Wildfire: Some Companies Have All The Luck

At this point there’s only 3-4 RPGs I actively follow and try to keep up with their new releases. That got very easy very quick with CthulhuTech, since it seemed to exist in a desert or void—every year and a half a new book would pop out of the ether and surprise me, not having been mentioned for half a year or more. It got to the point where I stopped bothering to look for new releases since there never were any; their Cthulhutech.com blog never updated and I’d only find out about new releases when they were three months old.

There was a reason for that; after working through a laundry list of bad publishers, their last one—Sandstorm Productions—wiped itself off the map.

And now, a logo for a company that doesn’t exist any more.

Well, it’s been three months since Wildfire had its last update, and it wasn’t a good one. Such an awesome setting—and really slick set of rules, once you get your head wrapped around them—has had some of the worst support in the world, the unluckiest production run imaginable. Their deal with EOS Press fell through back in 2006 when EOS wanted to focus its limited resources on the Weapons of the Gods game license; next, their reputable publisher named Osseum Entertainment had its death spiral. Their CthulhuTech books produced by Mongoose were pretty badly constructed, and then Mongoose’s internal publishing experiment got dumped before a better produced CthulhuTech came out.

Then, a lengthy deal with Catalyst Game Labs was looking like a good fit, since they shared the same high-quality production values and amazing art design. The game finally got its awesome full-color release, and hit the Ennies with a vengeance. But Catalyst kept up a tradition dating back to FASA, wherein the company owning the Shadowrun and BattleTech licenses implodes financially after a decade or so. That happened to be Catalyst, and Wildfire was caught in that implosion. When Catalyst stopped paying, Wildfire broke out the lawyers.

And it was promptly gobbled up, along with Catalyst’s other big-new-thing license, Posthuman Studios’ Eclipse Phase, by a new company called Sandstorm Productions. They came out with a new Eclipse Phase book or two, and I think three CthulhuTech books, and did absolutely nothing else. Card games and other on-the-side, non-RPG products that I don’t care about, and I’m not even sure how well those were supported. A year ago around springtime, people had considered at least one of those lines—Cthulhutech—on its last legs, or at least in severe distress, along with Sandstorm. The lack of support was deafening.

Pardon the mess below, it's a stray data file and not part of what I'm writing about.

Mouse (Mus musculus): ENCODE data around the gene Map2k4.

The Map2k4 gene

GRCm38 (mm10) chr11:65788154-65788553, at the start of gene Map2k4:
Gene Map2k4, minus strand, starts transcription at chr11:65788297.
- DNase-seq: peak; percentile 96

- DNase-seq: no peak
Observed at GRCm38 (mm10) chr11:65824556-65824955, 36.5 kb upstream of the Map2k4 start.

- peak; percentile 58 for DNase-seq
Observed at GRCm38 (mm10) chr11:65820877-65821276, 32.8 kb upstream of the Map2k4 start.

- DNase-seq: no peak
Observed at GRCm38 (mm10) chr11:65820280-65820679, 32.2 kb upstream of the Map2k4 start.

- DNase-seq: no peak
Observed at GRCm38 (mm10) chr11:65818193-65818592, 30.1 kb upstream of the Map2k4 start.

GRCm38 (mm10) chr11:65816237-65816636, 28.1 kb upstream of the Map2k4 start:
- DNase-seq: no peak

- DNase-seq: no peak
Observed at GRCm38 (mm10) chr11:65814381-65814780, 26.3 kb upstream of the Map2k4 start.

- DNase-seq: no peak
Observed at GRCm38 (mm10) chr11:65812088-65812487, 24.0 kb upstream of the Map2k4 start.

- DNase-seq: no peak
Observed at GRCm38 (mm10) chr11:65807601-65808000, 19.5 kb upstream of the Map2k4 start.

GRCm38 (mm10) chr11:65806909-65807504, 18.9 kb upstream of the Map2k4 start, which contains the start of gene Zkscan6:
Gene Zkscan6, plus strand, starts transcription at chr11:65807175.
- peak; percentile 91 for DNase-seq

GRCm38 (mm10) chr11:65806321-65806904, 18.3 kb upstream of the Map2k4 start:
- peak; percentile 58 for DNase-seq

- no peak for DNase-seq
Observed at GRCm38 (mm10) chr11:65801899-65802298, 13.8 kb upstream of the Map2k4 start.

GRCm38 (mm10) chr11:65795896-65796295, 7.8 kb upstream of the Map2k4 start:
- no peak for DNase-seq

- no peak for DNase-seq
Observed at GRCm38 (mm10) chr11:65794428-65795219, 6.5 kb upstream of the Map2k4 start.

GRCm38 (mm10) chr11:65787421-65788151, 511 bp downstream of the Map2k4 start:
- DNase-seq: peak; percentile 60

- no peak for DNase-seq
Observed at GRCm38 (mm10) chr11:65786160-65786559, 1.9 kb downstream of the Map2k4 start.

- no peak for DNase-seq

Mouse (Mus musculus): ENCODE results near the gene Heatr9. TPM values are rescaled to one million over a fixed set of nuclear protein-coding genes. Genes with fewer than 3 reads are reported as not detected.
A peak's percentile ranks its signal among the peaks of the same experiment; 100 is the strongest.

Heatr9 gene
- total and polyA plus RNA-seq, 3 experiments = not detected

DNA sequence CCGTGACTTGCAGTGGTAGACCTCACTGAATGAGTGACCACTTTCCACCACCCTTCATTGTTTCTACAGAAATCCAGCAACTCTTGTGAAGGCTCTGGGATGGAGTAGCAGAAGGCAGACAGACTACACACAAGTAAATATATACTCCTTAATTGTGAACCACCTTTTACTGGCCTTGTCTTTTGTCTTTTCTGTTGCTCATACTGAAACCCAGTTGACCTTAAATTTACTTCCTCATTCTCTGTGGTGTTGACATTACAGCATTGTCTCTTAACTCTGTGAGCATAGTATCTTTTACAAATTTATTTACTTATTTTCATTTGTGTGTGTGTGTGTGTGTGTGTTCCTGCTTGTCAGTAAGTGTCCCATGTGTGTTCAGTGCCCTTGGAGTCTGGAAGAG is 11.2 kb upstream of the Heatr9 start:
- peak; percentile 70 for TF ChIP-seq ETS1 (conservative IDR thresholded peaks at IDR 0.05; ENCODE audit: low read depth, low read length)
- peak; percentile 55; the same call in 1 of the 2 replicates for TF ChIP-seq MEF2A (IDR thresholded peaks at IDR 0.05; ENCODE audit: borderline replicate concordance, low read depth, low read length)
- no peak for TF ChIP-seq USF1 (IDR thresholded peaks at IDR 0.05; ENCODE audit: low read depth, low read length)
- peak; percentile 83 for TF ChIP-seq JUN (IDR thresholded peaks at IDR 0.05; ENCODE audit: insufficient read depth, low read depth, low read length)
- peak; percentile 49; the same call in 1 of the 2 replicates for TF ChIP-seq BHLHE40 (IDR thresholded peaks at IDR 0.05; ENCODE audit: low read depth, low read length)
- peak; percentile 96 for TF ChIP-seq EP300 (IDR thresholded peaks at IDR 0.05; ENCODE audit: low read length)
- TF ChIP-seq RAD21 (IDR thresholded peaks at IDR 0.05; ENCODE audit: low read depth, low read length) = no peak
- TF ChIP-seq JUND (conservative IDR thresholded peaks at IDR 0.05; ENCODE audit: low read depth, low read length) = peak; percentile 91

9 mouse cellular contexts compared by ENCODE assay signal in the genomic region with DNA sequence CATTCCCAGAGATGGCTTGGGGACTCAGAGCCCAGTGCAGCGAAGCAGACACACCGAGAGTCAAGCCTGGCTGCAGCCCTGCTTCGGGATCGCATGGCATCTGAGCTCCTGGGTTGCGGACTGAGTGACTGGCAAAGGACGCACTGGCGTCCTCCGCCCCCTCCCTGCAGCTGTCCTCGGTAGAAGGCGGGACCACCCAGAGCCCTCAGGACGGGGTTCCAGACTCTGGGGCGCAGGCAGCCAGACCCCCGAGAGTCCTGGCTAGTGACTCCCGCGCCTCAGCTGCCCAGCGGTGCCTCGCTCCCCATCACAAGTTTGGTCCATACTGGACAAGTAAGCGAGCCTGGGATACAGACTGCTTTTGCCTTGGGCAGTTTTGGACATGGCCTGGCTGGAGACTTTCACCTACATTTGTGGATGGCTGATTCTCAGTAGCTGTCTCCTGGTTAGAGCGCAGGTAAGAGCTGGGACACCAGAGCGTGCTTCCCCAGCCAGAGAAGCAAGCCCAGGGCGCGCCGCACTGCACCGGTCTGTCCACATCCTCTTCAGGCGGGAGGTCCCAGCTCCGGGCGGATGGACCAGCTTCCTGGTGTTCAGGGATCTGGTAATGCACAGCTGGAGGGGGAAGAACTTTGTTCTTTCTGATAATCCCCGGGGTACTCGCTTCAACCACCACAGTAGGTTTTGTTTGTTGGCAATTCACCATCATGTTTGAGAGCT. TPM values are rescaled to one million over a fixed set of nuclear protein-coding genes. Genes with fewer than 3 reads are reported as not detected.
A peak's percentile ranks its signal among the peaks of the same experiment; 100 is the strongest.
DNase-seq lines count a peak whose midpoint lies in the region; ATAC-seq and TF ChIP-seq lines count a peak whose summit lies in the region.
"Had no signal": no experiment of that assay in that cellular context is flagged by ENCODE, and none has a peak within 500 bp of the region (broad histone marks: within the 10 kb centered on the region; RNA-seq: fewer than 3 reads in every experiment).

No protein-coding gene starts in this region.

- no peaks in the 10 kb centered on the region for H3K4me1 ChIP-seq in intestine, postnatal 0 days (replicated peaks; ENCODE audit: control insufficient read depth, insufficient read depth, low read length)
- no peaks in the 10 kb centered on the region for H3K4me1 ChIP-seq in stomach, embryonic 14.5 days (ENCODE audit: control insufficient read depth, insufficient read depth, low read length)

So it’s not surprising to find Sandstorm’s reach exceeded its grasp, and that the company went belly-up: they bit off more than they could afford to chew, and ended up first dropping their RPG lines, then dying outright. Where does this leave the two licenses?

Posthuman Studios is a bit better off, having already cut the cord with Sandstorm after the lapse in publishing support. They have a nice (if smallish) line of Eclipse Phase supplements and the occasional hardback. They’ve jumped over to the Indie Press Revolution bandwagon, supplemented by DriveThruRPG, so there’s several outlets to acquire their four hardbacks and half-dozen ebooks.

Wildfire’s in more of a bind. Their Shadow Wars miniature line was killed due to the lack of support after one promo figure, and even though a chunk of the CthulhuTech and Void—formerly Cthonian Stars—material is finished (or near enough), they don’t have the same kind of leverage (or time) to get it out there. As with Posthuman (and others), Wildfire is moving more towards ebooks and print-on-demand (PoD) to get their products out.

You can tell from their forum posts that the guys behind Wildfire are really into their games, but as a part-time hobby venture, they don’t have the time or capital to act on it—Kickstarter maybe?—and just want to get their completed products out the door and call it quits. It’s a shame; this once-promising new game line has had the worst luck in the world getting its products out. What was supposed to be a quick six-book run turned into a six-year-plus odyssey.

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